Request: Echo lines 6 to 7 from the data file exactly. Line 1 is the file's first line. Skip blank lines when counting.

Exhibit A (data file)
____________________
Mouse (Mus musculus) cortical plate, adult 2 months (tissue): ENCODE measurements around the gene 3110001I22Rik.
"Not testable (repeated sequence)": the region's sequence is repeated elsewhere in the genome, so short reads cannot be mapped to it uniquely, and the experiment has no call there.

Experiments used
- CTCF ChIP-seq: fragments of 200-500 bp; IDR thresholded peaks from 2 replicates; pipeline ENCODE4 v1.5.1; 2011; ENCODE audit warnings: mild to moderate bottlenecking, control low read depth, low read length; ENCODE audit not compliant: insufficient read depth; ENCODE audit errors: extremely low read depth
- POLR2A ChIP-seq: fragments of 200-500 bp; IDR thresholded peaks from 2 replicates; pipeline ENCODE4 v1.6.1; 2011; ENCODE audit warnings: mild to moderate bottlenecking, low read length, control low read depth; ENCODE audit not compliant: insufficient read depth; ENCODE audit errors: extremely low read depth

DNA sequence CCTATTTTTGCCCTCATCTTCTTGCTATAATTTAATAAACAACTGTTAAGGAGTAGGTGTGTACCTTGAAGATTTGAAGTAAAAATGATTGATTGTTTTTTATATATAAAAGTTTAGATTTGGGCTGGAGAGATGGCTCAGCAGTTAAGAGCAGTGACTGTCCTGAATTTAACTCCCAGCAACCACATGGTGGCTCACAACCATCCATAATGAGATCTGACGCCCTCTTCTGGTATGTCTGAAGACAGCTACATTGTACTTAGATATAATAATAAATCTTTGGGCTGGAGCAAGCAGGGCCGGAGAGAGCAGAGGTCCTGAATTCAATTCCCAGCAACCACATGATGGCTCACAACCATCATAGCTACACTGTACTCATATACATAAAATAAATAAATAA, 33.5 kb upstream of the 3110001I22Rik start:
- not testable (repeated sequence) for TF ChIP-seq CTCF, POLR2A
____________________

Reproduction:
DNA sequence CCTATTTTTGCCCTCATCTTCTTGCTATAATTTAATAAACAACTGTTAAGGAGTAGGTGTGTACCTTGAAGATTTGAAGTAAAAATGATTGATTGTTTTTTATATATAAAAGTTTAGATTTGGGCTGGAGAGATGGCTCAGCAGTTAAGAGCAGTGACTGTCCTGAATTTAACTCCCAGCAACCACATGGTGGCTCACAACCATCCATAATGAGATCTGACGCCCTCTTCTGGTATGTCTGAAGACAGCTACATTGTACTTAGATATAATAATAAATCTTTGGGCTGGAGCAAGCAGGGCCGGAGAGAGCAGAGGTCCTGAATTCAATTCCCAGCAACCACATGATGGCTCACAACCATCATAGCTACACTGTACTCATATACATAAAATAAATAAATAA, 33.5 kb upstream of the 3110001I22Rik start:
- not testable (repeated sequence) for TF ChIP-seq CTCF, POLR2A